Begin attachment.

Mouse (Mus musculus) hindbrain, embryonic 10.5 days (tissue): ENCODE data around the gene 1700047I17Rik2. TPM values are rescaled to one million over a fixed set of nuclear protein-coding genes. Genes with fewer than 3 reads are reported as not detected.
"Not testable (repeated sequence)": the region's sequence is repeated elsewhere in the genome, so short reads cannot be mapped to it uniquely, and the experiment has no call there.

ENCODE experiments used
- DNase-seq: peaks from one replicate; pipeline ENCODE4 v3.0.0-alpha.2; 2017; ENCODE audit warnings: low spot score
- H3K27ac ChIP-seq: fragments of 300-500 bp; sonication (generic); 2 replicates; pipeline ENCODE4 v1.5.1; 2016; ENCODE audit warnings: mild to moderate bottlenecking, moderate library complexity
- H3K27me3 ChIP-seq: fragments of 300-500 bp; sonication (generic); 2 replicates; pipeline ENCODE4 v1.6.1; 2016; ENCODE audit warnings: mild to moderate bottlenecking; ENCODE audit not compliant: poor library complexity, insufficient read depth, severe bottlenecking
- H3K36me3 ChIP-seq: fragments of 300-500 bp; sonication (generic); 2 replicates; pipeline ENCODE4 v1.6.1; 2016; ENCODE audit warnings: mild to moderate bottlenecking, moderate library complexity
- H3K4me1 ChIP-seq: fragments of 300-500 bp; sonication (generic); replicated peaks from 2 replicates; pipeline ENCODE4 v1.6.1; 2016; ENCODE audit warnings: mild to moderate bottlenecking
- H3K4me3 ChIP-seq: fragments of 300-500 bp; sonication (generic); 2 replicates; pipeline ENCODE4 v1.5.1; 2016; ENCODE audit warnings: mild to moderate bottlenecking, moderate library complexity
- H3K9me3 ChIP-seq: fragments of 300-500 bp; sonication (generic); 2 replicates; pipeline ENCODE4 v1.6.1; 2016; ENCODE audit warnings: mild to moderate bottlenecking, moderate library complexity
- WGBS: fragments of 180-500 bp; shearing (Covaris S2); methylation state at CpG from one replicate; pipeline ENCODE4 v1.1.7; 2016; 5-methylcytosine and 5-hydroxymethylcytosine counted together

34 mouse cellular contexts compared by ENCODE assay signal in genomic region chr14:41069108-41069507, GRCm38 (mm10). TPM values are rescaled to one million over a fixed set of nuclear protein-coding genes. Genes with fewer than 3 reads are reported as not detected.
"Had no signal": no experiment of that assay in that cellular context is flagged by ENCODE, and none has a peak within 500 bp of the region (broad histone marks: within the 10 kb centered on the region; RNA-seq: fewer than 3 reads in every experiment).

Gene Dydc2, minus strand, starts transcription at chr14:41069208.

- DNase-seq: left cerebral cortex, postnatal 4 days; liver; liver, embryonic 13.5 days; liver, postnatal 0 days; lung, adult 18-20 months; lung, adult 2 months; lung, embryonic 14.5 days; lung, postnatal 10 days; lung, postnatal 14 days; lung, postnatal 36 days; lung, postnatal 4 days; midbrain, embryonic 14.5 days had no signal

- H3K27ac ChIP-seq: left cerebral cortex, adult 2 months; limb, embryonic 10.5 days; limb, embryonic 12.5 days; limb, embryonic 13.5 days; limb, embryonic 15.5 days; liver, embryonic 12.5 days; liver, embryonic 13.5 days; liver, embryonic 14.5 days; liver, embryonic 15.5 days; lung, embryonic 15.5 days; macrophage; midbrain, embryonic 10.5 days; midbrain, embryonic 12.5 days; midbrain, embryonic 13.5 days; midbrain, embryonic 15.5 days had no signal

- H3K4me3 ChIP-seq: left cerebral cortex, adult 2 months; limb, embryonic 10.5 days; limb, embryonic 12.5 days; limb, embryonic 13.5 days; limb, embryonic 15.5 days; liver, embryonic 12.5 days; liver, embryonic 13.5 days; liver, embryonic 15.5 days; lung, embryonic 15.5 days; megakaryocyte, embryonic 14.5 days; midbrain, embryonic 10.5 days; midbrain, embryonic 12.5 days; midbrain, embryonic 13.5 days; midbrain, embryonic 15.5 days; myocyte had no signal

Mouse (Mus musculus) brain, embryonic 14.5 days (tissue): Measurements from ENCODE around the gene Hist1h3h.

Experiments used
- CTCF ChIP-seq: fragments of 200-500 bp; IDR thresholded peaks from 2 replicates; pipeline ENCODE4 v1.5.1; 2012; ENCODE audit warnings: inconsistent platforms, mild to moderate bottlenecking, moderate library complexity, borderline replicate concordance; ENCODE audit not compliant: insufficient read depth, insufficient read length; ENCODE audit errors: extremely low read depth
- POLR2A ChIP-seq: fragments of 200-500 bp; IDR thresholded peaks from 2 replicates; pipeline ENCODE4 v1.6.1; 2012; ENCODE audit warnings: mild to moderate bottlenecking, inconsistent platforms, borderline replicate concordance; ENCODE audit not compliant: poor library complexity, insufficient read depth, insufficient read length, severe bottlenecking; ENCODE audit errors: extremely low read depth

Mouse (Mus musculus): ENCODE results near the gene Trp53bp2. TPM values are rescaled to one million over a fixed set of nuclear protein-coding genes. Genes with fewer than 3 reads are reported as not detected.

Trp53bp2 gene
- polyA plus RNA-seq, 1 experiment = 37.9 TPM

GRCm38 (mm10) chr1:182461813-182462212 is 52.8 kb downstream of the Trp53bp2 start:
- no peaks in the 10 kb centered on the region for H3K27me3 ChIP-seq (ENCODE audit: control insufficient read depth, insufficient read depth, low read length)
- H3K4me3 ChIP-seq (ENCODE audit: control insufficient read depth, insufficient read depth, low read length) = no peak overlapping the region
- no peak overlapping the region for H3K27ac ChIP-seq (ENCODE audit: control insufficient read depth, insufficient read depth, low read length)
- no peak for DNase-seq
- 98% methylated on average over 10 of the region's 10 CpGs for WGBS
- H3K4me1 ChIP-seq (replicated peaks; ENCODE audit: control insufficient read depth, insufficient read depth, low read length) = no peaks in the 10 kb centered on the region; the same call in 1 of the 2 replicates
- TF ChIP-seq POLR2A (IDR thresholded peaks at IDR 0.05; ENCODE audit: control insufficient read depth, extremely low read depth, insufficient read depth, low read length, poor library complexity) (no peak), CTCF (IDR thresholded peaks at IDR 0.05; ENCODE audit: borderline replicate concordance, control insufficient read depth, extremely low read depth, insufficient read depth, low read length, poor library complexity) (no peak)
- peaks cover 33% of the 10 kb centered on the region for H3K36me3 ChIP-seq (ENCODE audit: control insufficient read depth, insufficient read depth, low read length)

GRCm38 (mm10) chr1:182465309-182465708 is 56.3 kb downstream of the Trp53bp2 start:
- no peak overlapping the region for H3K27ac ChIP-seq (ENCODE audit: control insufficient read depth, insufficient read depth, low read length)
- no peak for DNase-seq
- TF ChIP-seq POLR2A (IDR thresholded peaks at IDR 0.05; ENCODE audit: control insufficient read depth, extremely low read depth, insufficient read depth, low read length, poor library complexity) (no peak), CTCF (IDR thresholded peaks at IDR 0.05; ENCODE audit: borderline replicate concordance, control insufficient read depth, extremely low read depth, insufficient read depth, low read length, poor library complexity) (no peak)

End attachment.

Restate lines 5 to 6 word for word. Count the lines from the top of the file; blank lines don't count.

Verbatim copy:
- H3K27ac ChIP-seq: fragments of 300-500 bp; sonication (generic); 2 replicates; pipeline ENCODE4 v1.5.1; 2016; ENCODE audit warnings: mild to moderate bottlenecking, moderate library complexity
- H3K27me3 ChIP-seq: fragments of 300-500 bp; sonication (generic); 2 replicates; pipeline ENCODE4 v1.6.1; 2016; ENCODE audit warnings: mild to moderate bottlenecking; ENCODE audit not compliant: poor library complexity, insufficient read depth, severe bottlenecking